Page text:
We explain paradoxes related to tolerance and Politically Correctness (PC), including “the paradox of tolerance” and “tolerance as a form of intolerance.”
Thinking is a mental process which allows humans to model the world, philosophy is the attempt to understand the world using logic and reason. The world being both the external and the internal, and both the knowable and unknowable.
For an overview of philosophy see our branches of philosophy page, for an introduction to philosophy check out Reason at Work (Amazon). Philosophy includes everything from economic and political philosophies, to the philosophies of emotions and mind, to cosmological and other other metaphysical questions, to the nature of god and religion, to the very nature of what we can know. Given that every subject has a science and philosophy (with the two often merging, such is the case in theoretical physics or mathematics) we have to be careful not to undervalue the practical aspects of this non-science.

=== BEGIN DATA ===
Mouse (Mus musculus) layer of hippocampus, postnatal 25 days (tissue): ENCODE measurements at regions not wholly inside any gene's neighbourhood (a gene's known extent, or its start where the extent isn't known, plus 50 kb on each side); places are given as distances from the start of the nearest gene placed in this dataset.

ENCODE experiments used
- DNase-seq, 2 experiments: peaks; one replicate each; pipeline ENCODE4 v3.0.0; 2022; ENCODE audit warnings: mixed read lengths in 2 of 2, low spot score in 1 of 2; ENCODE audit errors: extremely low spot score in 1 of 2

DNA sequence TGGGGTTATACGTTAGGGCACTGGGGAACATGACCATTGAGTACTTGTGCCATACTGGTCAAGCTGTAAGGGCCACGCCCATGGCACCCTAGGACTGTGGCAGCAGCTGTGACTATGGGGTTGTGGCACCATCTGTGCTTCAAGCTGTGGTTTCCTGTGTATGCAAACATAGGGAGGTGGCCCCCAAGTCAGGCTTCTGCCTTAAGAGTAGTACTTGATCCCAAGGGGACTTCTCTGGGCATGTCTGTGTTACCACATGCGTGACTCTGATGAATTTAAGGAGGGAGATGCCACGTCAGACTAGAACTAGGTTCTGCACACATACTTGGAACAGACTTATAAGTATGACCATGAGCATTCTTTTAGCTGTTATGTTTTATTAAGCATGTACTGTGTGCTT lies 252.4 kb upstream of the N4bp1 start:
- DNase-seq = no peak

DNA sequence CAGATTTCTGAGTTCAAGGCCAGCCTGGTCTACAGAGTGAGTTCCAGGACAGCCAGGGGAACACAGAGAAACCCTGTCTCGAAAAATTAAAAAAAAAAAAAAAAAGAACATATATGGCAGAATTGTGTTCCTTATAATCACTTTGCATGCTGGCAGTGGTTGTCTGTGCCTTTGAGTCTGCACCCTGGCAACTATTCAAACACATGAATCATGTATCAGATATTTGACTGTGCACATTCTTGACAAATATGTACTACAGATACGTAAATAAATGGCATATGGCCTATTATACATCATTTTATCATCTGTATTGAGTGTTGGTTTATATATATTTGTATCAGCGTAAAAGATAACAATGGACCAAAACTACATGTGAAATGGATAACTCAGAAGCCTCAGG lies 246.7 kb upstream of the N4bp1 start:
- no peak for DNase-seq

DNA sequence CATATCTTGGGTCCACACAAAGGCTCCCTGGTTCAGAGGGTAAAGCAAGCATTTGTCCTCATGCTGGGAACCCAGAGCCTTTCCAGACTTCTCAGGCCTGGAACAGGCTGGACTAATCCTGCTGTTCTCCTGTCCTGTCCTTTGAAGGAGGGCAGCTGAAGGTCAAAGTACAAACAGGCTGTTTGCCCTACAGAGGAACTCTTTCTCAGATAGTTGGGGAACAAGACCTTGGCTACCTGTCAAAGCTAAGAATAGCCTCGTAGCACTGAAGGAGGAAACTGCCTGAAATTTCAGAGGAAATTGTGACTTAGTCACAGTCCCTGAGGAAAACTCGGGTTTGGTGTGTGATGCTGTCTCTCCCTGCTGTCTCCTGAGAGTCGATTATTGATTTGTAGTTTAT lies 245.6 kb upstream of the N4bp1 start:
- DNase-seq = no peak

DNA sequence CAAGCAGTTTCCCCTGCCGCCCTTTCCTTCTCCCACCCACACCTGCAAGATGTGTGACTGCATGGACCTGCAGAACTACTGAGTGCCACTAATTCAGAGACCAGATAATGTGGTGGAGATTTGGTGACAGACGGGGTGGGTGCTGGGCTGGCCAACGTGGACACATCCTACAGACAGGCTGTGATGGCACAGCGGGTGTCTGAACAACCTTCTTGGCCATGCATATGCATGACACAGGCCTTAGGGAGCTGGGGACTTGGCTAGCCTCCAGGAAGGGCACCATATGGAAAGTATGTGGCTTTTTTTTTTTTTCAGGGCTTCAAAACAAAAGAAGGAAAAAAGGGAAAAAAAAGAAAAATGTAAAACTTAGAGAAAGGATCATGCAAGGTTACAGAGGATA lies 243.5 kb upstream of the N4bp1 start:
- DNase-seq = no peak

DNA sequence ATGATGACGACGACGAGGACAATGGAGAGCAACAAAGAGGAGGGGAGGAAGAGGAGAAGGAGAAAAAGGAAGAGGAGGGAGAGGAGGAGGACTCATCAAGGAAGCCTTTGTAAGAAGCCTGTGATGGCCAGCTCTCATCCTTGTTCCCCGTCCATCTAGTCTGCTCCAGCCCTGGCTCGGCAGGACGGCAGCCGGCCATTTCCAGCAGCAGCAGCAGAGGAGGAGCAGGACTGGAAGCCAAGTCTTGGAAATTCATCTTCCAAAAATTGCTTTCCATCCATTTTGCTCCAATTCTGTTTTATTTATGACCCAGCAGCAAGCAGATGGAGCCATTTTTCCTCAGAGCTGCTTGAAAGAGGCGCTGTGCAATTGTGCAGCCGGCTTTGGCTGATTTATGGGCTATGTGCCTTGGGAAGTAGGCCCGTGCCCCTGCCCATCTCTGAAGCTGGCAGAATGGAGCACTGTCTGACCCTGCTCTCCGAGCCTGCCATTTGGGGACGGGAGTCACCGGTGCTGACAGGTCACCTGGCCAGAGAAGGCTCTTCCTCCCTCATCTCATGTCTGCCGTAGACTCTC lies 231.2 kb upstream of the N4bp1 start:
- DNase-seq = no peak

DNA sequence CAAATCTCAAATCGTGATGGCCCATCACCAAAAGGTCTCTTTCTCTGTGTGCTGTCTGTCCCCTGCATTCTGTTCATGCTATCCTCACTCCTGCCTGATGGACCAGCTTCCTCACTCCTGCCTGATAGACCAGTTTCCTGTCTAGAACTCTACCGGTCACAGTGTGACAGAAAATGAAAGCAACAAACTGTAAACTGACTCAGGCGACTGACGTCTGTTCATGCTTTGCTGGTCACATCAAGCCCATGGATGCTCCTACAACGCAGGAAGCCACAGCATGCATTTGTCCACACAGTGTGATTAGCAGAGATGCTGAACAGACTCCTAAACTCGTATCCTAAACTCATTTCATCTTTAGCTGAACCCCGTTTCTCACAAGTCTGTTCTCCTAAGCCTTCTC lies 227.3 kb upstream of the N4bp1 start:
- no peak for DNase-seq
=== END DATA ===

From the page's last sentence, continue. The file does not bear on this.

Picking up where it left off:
“The invisible hand” is a term used by Adam Smith to describe the theory that self-interest leads to social and economic benefits in a free-market.
Identifying a problem is often harder than solving it. Solving a problem requires a proper diagnosis, and that requires asking the right questions.
The major branches of philosophy can be denoted as: metaphysics (what is), epistemology (what we can know), logic and reason, ethics and morality, and aesthetics (beauty and art).
According to physics, if a tree falls and no one is around to hear it, it still makes a sound. Sound is a mechanical wave of pressure and displacement through a medium such as air or water. We don’t have to perceive a sound to know the laws of physics are in play.